Because the Australian D.P.T. has a retrospective element and can apply to ar­rangements entered into before July 1, 2017, it will impact existing positions that may have even been considered and accepted by the Australian Taxation Office ("A.T.O.") (e.g., through a tax ruling, Advanced Pricing Agreement, or tax audit).

Another consequence is that recourse to double tax relief under Australia's tax trea­ties or arbitration mechanisms anticipated by the O.E.C.D.'s multilateral instrument are not available to challenge assessment of the tax. The only avenue for objec­tions (beyond the A.T.O.) is the Australian Federal Court.

A D.P.T. assessment can be issued at any time within seven years of the original income tax return assessment. The harshness of the rule is aggrevated by the fact that taxpayers are required to pay a D.P.T. assessment in full before the assessment can be contested or a settlement reached with the A.T.O. Similar to the U.K. model, the Australian D.P.T. is designed to deter taxpayers from shifting profits. When faced with the threat of D.P.T. and its upfront tax collection process, it is assumed that taxpayers will more readily provide to the A.T.O. with information regarding earnings and taxation across global value chains.

Overall, the Australian D.P.T. is extremely broad and has the potential to affect a significant number of multinational groups. The Australian government estimates 1,600 entities must asses their D.P.T. exposure and 130 taxpayers are high risk.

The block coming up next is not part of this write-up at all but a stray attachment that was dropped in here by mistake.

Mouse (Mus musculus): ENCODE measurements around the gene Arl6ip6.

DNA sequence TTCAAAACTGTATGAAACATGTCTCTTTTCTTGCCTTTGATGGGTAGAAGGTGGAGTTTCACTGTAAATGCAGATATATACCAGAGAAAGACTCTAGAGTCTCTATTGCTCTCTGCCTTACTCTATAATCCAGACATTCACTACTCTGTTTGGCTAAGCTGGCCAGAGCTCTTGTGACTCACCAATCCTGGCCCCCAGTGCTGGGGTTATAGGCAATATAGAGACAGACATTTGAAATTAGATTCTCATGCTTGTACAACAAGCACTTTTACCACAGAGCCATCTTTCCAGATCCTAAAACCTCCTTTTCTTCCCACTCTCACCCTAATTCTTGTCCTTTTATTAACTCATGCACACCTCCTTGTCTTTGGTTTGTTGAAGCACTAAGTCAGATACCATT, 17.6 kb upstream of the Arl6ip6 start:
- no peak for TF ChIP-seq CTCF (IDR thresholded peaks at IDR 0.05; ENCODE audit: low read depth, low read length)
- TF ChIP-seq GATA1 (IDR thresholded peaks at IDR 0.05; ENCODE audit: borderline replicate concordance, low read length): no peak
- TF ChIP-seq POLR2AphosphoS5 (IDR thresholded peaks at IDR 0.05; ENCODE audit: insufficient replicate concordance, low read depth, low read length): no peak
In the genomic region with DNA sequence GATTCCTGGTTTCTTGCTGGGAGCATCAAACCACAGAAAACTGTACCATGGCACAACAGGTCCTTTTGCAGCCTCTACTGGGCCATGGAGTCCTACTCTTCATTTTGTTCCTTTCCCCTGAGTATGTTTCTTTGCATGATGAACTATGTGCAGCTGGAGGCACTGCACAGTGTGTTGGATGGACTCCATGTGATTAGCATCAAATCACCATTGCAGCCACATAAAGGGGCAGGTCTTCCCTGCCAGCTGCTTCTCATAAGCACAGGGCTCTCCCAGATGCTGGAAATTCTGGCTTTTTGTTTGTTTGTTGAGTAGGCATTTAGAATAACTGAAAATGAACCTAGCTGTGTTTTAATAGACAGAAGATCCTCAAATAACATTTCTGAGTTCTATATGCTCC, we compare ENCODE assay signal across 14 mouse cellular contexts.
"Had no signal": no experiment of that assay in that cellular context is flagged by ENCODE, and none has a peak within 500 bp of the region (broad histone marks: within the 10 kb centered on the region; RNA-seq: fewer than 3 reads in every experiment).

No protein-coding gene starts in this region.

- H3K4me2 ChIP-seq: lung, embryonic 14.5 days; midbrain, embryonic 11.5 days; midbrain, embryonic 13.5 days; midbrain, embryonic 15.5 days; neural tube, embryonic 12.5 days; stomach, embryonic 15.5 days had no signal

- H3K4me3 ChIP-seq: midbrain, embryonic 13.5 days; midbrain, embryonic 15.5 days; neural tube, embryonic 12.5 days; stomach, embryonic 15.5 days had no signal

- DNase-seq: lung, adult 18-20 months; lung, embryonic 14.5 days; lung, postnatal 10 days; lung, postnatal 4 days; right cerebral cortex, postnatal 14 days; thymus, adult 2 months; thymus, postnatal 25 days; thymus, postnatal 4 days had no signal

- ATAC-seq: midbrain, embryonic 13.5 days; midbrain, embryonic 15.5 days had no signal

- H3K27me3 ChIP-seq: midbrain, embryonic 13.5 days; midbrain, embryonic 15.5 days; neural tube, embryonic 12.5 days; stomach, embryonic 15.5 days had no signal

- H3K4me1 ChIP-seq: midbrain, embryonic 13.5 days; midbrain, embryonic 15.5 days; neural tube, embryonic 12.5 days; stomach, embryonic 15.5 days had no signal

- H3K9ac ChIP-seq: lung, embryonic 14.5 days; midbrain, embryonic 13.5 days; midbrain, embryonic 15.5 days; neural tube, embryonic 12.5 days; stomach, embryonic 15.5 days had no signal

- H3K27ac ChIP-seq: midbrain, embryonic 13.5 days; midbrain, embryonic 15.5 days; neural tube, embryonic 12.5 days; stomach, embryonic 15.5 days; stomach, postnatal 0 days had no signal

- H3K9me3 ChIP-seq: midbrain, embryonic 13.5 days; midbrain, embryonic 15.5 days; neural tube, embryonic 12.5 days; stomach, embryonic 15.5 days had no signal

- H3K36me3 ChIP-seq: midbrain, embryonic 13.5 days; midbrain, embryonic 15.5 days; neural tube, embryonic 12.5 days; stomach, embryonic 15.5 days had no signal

Withholding Tax on Online Services

In accordance with the O.E.C.D.'s B.E.P.S. recommendations on taxing the digital economy, the Indian government introduced an equalization levy on Indian-source online advertising revenue earned by nonresident companies. The provisions are effective as of June 1, 2016, and provide that Indian residents and nonresidents with a P.E. in India must withhold a 6% tax on amounts paid to nonresidents who do not have a P.E. in India, for specified services. The specified services include online advertising, any provision for digital advertising space, or any other facility or service for the purpose of online advertising.

While targeting the digital ecomony, this approach does not capture business mod­els that operate via local subsidiaries, as in the cases of Uber and Airbnb. This approach also raises the question of whether a withholding tax on services can be justified if, at the same time, the sale of goods is typically not subject to a similar tax.

Service P.E. Without a Physical Presence

In a recent case involving a U.A.E. L.L.C., the Bengaluru bench of the Indian Income Tax Appellate Tribunal (the "Tribunal") reached an interesting conclusion: Physical presence in the source state is not necessary to constitute a Service P.E. in India.7 Moreover, the services can be rendered through virtual presence. Noting the 183-day threshold under the India-U.A.E. tax treaty, the Tribunal held that services ren­dered for more than 183 days in a 12-month period can constitute a Service P.E. in India, even if the company does not have physical presence there.